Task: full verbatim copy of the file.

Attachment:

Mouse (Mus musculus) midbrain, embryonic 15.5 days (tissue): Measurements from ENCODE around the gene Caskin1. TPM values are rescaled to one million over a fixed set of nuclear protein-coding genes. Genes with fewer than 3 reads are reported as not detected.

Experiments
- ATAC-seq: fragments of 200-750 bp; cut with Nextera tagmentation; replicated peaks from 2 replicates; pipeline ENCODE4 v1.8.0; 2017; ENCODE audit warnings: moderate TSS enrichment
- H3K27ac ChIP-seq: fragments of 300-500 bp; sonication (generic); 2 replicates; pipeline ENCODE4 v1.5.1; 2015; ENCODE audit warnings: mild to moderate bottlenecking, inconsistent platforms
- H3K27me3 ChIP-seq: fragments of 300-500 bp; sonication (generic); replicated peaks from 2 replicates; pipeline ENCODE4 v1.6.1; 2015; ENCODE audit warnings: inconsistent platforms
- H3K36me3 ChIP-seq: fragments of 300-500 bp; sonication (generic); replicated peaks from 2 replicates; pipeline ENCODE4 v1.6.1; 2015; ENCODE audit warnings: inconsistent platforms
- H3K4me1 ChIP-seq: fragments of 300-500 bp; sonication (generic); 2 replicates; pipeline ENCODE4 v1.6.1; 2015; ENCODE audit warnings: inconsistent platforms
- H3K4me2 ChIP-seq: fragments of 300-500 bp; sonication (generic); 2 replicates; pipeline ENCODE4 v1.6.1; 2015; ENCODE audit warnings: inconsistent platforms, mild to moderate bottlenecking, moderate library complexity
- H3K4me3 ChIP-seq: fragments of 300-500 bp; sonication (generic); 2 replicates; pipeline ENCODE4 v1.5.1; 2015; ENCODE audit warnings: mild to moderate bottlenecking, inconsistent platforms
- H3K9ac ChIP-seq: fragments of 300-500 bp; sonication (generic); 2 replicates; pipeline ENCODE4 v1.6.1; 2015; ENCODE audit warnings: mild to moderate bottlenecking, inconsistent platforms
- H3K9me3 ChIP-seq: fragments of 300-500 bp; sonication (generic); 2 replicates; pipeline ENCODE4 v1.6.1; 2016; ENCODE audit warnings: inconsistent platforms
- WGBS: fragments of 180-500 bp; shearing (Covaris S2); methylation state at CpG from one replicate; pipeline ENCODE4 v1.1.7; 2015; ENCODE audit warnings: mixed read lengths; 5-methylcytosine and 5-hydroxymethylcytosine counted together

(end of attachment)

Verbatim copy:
Mouse (Mus musculus) midbrain, embryonic 15.5 days (tissue): Measurements from ENCODE around the gene Caskin1. TPM values are rescaled to one million over a fixed set of nuclear protein-coding genes. Genes with fewer than 3 reads are reported as not detected.

Experiments
- ATAC-seq: fragments of 200-750 bp; cut with Nextera tagmentation; replicated peaks from 2 replicates; pipeline ENCODE4 v1.8.0; 2017; ENCODE audit warnings: moderate TSS enrichment
- H3K27ac ChIP-seq: fragments of 300-500 bp; sonication (generic); 2 replicates; pipeline ENCODE4 v1.5.1; 2015; ENCODE audit warnings: mild to moderate bottlenecking, inconsistent platforms
- H3K27me3 ChIP-seq: fragments of 300-500 bp; sonication (generic); replicated peaks from 2 replicates; pipeline ENCODE4 v1.6.1; 2015; ENCODE audit warnings: inconsistent platforms
- H3K36me3 ChIP-seq: fragments of 300-500 bp; sonication (generic); replicated peaks from 2 replicates; pipeline ENCODE4 v1.6.1; 2015; ENCODE audit warnings: inconsistent platforms
- H3K4me1 ChIP-seq: fragments of 300-500 bp; sonication (generic); 2 replicates; pipeline ENCODE4 v1.6.1; 2015; ENCODE audit warnings: inconsistent platforms
- H3K4me2 ChIP-seq: fragments of 300-500 bp; sonication (generic); 2 replicates; pipeline ENCODE4 v1.6.1; 2015; ENCODE audit warnings: inconsistent platforms, mild to moderate bottlenecking, moderate library complexity
- H3K4me3 ChIP-seq: fragments of 300-500 bp; sonication (generic); 2 replicates; pipeline ENCODE4 v1.5.1; 2015; ENCODE audit warnings: mild to moderate bottlenecking, inconsistent platforms
- H3K9ac ChIP-seq: fragments of 300-500 bp; sonication (generic); 2 replicates; pipeline ENCODE4 v1.6.1; 2015; ENCODE audit warnings: mild to moderate bottlenecking, inconsistent platforms
- H3K9me3 ChIP-seq: fragments of 300-500 bp; sonication (generic); 2 replicates; pipeline ENCODE4 v1.6.1; 2016; ENCODE audit warnings: inconsistent platforms
- WGBS: fragments of 180-500 bp; shearing (Covaris S2); methylation state at CpG from one replicate; pipeline ENCODE4 v1.1.7; 2015; ENCODE audit warnings: mixed read lengths; 5-methylcytosine and 5-hydroxymethylcytosine counted together